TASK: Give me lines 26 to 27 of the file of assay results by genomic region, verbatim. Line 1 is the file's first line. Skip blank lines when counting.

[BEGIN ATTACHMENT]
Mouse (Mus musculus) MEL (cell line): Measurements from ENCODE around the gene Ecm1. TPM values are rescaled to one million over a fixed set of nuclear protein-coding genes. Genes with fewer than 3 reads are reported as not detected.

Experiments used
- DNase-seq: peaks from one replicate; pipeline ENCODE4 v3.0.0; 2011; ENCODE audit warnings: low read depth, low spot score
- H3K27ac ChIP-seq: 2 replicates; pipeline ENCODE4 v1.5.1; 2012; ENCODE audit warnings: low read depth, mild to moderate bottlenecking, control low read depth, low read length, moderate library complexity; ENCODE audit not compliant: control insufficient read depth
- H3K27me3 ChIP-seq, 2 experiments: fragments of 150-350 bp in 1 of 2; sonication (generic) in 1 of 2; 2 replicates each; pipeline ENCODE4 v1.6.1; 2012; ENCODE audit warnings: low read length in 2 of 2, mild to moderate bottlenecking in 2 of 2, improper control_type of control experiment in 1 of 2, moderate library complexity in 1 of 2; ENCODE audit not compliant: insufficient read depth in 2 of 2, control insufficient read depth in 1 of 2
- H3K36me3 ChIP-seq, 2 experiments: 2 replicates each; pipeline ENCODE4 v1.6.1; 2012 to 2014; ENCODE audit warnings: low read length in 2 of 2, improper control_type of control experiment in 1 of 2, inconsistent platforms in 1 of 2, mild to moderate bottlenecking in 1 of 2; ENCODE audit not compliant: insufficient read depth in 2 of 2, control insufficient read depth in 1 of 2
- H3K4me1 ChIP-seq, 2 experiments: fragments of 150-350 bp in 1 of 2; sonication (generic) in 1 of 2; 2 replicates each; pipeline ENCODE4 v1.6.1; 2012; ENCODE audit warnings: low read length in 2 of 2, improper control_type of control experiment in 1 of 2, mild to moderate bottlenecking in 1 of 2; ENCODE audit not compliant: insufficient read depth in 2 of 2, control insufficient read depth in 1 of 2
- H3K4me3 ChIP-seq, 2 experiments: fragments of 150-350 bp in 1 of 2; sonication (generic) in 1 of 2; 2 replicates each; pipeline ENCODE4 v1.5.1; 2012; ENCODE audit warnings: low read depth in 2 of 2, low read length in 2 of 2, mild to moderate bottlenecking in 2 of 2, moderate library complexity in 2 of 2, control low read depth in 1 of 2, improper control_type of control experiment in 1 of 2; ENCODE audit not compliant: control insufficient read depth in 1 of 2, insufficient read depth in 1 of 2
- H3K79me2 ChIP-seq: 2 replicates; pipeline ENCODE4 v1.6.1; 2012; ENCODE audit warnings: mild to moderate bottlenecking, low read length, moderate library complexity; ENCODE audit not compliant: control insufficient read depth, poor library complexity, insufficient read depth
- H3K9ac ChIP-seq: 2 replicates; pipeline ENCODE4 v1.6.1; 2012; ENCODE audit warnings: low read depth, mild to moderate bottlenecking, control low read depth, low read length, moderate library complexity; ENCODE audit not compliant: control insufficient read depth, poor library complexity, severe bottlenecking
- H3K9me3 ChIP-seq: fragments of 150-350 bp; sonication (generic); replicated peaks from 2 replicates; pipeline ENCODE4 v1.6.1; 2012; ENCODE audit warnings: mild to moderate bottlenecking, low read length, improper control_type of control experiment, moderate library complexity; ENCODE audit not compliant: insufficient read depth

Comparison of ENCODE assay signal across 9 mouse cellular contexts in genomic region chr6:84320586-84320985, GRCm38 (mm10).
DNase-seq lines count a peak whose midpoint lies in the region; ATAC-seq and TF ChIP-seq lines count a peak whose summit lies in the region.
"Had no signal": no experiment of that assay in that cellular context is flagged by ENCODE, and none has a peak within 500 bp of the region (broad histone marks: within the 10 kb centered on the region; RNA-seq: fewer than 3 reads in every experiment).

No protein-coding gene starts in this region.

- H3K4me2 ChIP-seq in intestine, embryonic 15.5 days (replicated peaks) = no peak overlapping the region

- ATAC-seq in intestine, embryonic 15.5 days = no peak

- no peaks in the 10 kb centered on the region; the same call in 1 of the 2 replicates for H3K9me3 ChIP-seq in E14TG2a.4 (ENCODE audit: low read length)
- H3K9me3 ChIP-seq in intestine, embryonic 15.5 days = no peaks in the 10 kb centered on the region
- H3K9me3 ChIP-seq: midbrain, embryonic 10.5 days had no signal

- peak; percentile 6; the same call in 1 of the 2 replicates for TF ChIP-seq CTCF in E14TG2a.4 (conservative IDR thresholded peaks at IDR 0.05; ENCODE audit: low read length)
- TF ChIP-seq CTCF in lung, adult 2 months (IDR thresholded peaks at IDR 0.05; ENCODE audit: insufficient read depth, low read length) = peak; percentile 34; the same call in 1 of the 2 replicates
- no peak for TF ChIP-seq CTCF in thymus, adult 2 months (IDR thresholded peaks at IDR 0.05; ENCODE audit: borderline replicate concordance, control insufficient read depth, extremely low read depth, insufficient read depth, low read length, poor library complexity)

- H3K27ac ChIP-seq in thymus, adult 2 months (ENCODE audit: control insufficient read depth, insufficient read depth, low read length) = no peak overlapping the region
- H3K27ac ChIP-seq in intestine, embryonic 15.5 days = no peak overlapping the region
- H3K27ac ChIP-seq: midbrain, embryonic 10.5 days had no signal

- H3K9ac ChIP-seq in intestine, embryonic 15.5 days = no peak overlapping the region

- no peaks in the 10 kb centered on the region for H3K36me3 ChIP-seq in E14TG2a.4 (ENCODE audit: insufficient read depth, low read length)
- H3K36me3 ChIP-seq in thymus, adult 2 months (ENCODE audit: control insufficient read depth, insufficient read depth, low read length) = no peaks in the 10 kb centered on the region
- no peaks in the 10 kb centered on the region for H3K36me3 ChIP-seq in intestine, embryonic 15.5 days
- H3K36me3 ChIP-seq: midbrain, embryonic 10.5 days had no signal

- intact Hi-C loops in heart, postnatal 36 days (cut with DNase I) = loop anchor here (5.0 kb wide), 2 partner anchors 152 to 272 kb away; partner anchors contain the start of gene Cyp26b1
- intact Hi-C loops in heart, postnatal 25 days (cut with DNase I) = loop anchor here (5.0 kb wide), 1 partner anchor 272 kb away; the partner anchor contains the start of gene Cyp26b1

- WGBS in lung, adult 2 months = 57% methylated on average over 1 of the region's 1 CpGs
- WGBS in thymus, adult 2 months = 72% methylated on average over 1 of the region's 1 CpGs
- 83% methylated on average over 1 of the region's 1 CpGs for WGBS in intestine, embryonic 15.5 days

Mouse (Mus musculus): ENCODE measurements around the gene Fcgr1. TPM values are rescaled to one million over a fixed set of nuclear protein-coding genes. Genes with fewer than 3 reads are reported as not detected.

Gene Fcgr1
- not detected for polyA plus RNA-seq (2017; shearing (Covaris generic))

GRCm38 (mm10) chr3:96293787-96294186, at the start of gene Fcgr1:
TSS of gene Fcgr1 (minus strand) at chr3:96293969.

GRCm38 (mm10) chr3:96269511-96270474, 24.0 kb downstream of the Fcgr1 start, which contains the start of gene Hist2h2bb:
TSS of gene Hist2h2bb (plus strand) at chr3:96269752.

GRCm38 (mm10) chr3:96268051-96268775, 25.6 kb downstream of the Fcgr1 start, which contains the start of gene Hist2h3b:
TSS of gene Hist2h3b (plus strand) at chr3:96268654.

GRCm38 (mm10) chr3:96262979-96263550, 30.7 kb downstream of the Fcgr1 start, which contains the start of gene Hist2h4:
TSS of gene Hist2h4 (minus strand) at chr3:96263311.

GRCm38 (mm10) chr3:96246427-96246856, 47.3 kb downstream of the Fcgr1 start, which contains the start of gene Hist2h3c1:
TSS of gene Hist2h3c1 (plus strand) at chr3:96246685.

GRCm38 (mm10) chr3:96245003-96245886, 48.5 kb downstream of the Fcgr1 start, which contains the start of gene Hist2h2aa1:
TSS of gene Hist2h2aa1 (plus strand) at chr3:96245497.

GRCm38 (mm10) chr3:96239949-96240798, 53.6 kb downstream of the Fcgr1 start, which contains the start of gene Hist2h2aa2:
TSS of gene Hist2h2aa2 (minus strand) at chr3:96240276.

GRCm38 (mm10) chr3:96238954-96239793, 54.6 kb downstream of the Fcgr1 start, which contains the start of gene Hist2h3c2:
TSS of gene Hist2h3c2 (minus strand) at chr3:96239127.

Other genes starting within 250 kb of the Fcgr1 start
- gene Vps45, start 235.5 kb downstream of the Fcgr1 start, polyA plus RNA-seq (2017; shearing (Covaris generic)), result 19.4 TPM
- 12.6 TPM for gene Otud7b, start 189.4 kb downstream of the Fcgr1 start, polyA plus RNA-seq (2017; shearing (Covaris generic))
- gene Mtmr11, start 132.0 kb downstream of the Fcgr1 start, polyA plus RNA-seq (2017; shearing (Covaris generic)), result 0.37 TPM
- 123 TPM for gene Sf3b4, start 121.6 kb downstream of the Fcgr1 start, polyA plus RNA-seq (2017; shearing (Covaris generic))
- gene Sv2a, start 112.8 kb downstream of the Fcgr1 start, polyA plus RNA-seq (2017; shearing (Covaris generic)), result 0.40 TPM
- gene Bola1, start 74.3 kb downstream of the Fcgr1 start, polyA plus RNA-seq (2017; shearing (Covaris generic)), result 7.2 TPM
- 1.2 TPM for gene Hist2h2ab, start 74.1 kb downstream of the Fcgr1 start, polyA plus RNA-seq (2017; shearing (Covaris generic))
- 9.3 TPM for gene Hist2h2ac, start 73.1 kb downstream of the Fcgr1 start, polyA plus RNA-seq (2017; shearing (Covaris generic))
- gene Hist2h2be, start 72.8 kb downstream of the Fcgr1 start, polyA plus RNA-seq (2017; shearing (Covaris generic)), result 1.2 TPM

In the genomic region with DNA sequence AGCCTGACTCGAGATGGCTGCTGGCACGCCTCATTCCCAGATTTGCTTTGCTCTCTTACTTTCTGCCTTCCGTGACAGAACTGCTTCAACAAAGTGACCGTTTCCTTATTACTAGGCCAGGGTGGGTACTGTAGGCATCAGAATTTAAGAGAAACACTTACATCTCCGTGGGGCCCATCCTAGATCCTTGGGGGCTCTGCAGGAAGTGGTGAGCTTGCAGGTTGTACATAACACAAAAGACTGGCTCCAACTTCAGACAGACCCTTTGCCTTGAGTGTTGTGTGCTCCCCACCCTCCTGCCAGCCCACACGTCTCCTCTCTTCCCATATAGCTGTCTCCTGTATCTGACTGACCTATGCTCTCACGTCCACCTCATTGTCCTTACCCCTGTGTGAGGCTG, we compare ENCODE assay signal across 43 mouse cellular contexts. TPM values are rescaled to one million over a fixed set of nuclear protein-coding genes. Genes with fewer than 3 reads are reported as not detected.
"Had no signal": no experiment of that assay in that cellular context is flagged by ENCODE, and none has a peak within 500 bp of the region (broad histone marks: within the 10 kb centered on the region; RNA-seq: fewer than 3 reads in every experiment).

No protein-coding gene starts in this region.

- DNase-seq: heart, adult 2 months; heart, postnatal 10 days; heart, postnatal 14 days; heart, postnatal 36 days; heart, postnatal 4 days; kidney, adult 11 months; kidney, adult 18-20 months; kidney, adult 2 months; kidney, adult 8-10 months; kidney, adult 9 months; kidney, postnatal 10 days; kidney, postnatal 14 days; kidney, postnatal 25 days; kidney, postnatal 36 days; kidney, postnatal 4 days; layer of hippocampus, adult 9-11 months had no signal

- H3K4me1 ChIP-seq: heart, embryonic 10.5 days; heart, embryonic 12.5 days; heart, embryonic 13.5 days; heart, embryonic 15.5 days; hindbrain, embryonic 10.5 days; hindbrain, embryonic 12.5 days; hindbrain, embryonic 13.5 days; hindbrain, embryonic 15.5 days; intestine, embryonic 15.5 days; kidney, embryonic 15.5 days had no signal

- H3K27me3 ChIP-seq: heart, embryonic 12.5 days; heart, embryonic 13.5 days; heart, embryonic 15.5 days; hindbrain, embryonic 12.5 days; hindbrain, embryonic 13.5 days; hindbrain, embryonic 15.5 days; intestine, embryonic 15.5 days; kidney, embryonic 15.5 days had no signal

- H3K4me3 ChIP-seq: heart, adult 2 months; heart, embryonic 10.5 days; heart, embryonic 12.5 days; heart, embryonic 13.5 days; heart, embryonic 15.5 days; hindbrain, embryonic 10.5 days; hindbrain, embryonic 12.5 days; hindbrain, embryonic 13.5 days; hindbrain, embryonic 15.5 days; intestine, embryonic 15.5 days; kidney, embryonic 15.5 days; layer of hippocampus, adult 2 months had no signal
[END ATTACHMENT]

- H3K27ac ChIP-seq: midbrain, embryonic 10.5 days had no signal

- H3K9ac ChIP-seq in intestine, embryonic 15.5 days = no peak overlapping the region